Scale and Polish
Scale and Polish – 214 summits in 214 days
I had my first appointment today with my dentist and long time running friend, Brian Clough, in Windermere. I always choose his earliest 8.30am slot, so there’s no waiting if he’s running late. I get whisked in first as soon as he’s ready. I’ve been seeing too much of Brian in the last couple of years, professionally at least. It was some relief to hear I would only need a scale and polish.
My day had started much earlier, before 5am. I’m always an early riser, waking up like clockwork around the same ungodly hour each morning. It really is the best time of the day. I love having the house all to myself before the family wakes. I can get through a lot of work in my office without any interruptions.
A second appointment of the morning was with the Wainwrights around Coniston Old Man. It was an absolutely gorgeous day. As I’ve got such an understanding employer, me, I can be super flexible with my working hours.
The drive from Windermere, through Ambleside and along the road to Coniston was spectacular. I had to pinch myself that soon I’d be up high in the snowy hills on a ‘normal’ working day. I parked at the Walna Scar Car park, jogging the bridleway to the quarry road. Now the steep climb up the little worn trod that winds to the summit.
I’ve been up this route many, many times. Coniston Old Man is one of my favourite launch sites for flying my paraglider, especially on those long summer evenings. Today the trod soon disappeared under snow, and my rhythm was shot to pieces by superb views. I just had to capture them with my camera.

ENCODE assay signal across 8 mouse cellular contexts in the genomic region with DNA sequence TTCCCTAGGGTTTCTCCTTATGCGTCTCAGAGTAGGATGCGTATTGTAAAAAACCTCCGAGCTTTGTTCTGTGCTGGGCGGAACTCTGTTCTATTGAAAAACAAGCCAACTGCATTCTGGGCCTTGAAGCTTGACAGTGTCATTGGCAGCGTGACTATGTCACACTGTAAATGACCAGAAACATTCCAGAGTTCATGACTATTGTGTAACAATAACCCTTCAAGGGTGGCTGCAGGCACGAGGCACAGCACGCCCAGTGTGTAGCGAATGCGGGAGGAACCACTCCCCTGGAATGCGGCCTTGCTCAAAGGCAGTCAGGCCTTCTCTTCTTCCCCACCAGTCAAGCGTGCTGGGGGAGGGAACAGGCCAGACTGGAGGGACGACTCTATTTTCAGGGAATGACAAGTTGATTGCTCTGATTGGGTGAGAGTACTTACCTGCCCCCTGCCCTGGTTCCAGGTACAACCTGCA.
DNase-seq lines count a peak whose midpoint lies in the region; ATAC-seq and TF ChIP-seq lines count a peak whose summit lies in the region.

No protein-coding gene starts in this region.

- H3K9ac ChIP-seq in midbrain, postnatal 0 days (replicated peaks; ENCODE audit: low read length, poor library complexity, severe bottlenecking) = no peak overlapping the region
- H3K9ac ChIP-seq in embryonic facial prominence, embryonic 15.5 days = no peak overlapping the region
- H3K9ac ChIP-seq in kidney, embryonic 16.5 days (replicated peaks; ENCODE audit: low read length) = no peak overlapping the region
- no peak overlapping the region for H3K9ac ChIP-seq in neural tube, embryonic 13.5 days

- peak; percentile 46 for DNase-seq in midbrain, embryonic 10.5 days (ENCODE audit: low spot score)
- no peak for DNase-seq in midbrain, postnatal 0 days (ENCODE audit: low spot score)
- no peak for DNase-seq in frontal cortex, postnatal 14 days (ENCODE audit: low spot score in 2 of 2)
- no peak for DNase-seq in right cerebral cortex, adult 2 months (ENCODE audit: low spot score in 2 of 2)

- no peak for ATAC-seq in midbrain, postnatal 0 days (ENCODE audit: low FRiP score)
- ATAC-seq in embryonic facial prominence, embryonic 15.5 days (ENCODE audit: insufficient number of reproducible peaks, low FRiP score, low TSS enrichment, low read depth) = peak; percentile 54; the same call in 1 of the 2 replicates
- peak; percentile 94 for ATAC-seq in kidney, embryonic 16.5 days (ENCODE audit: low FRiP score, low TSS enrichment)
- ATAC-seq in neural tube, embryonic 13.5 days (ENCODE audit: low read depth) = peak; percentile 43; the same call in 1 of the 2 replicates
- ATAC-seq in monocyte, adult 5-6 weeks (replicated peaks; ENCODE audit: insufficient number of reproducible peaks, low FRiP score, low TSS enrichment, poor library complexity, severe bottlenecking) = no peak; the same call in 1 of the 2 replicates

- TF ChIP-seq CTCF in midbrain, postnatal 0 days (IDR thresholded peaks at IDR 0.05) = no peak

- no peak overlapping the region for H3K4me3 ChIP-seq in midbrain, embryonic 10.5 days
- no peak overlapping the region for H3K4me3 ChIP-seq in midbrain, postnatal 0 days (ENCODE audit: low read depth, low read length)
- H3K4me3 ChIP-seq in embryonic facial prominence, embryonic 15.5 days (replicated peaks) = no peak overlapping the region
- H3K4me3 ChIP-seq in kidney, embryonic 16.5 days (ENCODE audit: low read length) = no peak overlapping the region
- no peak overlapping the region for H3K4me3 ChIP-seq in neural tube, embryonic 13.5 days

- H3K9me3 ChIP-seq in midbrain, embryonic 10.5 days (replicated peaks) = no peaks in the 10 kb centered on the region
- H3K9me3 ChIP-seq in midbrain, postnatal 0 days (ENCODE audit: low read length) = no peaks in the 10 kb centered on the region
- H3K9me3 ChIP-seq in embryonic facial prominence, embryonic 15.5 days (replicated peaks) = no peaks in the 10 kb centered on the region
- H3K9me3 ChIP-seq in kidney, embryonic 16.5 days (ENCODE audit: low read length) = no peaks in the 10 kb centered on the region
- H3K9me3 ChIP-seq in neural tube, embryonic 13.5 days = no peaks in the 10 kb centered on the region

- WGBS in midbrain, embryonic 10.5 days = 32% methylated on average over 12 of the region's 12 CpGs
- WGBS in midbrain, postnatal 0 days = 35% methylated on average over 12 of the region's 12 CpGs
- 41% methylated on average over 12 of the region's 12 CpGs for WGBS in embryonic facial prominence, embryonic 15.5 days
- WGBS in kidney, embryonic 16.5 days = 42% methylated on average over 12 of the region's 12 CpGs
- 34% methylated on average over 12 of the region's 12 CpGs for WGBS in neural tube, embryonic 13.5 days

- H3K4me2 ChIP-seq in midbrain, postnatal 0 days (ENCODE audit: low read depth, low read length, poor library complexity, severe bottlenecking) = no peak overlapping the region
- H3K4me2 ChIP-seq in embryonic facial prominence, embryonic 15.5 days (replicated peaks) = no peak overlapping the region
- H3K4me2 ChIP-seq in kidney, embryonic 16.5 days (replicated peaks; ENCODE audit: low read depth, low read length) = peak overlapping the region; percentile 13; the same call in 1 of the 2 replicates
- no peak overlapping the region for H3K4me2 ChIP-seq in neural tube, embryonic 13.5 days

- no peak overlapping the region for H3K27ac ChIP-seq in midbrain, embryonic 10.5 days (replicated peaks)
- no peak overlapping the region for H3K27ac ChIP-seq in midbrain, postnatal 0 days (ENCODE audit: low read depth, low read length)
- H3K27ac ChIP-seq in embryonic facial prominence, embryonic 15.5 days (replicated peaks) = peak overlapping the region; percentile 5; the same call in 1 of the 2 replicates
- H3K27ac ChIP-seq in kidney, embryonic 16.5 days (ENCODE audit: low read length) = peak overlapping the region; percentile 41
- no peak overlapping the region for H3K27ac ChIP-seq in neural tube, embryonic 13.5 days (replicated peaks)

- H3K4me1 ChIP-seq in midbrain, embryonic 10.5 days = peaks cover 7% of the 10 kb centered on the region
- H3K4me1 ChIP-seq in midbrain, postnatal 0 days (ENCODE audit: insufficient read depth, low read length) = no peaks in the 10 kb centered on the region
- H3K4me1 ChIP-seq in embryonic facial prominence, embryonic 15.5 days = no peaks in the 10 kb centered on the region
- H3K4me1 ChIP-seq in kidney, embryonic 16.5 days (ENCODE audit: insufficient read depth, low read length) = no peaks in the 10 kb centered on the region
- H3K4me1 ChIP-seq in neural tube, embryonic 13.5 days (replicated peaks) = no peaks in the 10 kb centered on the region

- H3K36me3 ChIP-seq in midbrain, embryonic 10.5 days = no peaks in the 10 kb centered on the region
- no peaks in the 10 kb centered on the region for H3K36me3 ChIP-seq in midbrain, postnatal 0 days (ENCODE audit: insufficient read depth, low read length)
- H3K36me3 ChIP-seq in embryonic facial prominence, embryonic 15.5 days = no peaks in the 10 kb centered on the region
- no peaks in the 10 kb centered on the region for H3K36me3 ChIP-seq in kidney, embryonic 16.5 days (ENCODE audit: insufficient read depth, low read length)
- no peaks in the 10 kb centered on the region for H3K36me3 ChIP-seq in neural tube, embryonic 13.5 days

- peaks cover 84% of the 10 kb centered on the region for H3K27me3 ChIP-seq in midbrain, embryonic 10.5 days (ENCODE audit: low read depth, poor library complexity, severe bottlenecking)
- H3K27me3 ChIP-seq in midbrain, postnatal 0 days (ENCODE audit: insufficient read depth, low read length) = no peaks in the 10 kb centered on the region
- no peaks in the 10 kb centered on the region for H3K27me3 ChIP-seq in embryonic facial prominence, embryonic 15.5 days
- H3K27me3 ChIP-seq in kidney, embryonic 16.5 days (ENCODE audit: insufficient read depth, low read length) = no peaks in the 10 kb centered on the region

This snow was perfect. Frozen hard so I didn’t sink. The surface giving just enough for my studs to grip. A light north easterly breeze made the air cold. I made good progress. The Old Man trig point was half buried in a windblown cornice. The summit ridge another world of snow and ice, under a blue, blue sky. In the distance, the Isle of Man hung above the sea.
The shapely domed cairn on Brim Fell is only a few minutes from the Old Man. My route from here was going to take me down the steep snow slope to the col, then up the climb of Dow Crag.
Bounding strides were the way forward. Enough to make deep prints, braking my speed.
I was soon at the col, making the climb through snow and rock. Hard snow had filled gaps around the summit rocks, making it easier than usual to reach the top.
I contoured round Brim Fell, grateful that someone else had broken the trail yesterday, compacting the snow and helping with my own progress. Spindrift had filled in some of the foot steps in places, so they suddenly disappeared for a few metres, starting again on the other side.
I was confident crossing some steep snow slopes that plummeted down over crags, although I didn’t look down until I was safely across. Near the col, lovely sculptures in the snow, made by the wind, a mini Alpine world. A jet black raven flew overhead, so close I could see the glint in it’s eye.
A short climb to the cairn on Grey Friar, with dramatic views of Scafell.
Downhill through softer snow and another short climb to Great Carrs, passing the memorial to the crashed aircraft from the second world war.
Hurdles of drifting snow up to Swirl How, then a joyful descent on compacted hard snow, padded down by walkers, with views of Levens Water glistening below.
Wetherlam was the morning’s final summit, and the toughest climb of all. The midday sun now softening the snow, my feet going down to shin level on every step.
This made the descent great fun, and it was with some sadness that I left the snow line behind. Reaching partly frozen bog near the tarn, I ran along easy familiar trails back to my van.
I drove to Ambleside for a late lunch at the Apple Pie Bakery, bumping into my friend Aled Butler and his little boy Charlie. He told me he’s been enjoying the Wainwright posts, a good enough reason as any for a name check. I was home in good time to pick my own son Ash up from school.
7 Wainwright summits today, that’s 70 down, 144 to go.
© Graham Patten
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